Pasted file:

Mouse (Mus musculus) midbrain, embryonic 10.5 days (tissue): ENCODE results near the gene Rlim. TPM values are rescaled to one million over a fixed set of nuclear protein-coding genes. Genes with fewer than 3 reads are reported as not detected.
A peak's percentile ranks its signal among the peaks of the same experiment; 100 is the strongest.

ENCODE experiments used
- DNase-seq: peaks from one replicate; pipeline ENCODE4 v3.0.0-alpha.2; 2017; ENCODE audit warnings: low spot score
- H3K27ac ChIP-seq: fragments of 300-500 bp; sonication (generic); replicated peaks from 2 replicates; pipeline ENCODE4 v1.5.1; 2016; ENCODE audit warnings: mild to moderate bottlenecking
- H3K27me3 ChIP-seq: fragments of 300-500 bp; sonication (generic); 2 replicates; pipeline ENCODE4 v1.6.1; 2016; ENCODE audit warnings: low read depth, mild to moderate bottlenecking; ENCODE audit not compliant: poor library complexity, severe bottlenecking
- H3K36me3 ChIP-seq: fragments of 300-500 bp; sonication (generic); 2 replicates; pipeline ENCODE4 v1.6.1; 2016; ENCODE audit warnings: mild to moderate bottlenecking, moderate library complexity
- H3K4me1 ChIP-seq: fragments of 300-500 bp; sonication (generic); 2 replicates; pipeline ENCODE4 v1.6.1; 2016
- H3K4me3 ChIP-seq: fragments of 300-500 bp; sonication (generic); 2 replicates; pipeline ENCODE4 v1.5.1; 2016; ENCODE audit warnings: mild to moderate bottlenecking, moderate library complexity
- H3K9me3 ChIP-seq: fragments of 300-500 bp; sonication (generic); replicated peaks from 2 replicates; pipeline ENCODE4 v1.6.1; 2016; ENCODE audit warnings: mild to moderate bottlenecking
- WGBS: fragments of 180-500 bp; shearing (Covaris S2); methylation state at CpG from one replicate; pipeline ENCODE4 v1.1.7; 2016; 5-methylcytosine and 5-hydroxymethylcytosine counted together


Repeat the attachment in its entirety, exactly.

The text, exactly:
Mouse (Mus musculus) midbrain, embryonic 10.5 days (tissue): ENCODE results near the gene Rlim. TPM values are rescaled to one million over a fixed set of nuclear protein-coding genes. Genes with fewer than 3 reads are reported as not detected.
A peak's percentile ranks its signal among the peaks of the same experiment; 100 is the strongest.

ENCODE experiments used
- DNase-seq: peaks from one replicate; pipeline ENCODE4 v3.0.0-alpha.2; 2017; ENCODE audit warnings: low spot score
- H3K27ac ChIP-seq: fragments of 300-500 bp; sonication (generic); replicated peaks from 2 replicates; pipeline ENCODE4 v1.5.1; 2016; ENCODE audit warnings: mild to moderate bottlenecking
- H3K27me3 ChIP-seq: fragments of 300-500 bp; sonication (generic); 2 replicates; pipeline ENCODE4 v1.6.1; 2016; ENCODE audit warnings: low read depth, mild to moderate bottlenecking; ENCODE audit not compliant: poor library complexity, severe bottlenecking
- H3K36me3 ChIP-seq: fragments of 300-500 bp; sonication (generic); 2 replicates; pipeline ENCODE4 v1.6.1; 2016; ENCODE audit warnings: mild to moderate bottlenecking, moderate library complexity
- H3K4me1 ChIP-seq: fragments of 300-500 bp; sonication (generic); 2 replicates; pipeline ENCODE4 v1.6.1; 2016
- H3K4me3 ChIP-seq: fragments of 300-500 bp; sonication (generic); 2 replicates; pipeline ENCODE4 v1.5.1; 2016; ENCODE audit warnings: mild to moderate bottlenecking, moderate library complexity
- H3K9me3 ChIP-seq: fragments of 300-500 bp; sonication (generic); replicated peaks from 2 replicates; pipeline ENCODE4 v1.6.1; 2016; ENCODE audit warnings: mild to moderate bottlenecking
- WGBS: fragments of 180-500 bp; shearing (Covaris S2); methylation state at CpG from one replicate; pipeline ENCODE4 v1.1.7; 2016; 5-methylcytosine and 5-hydroxymethylcytosine counted together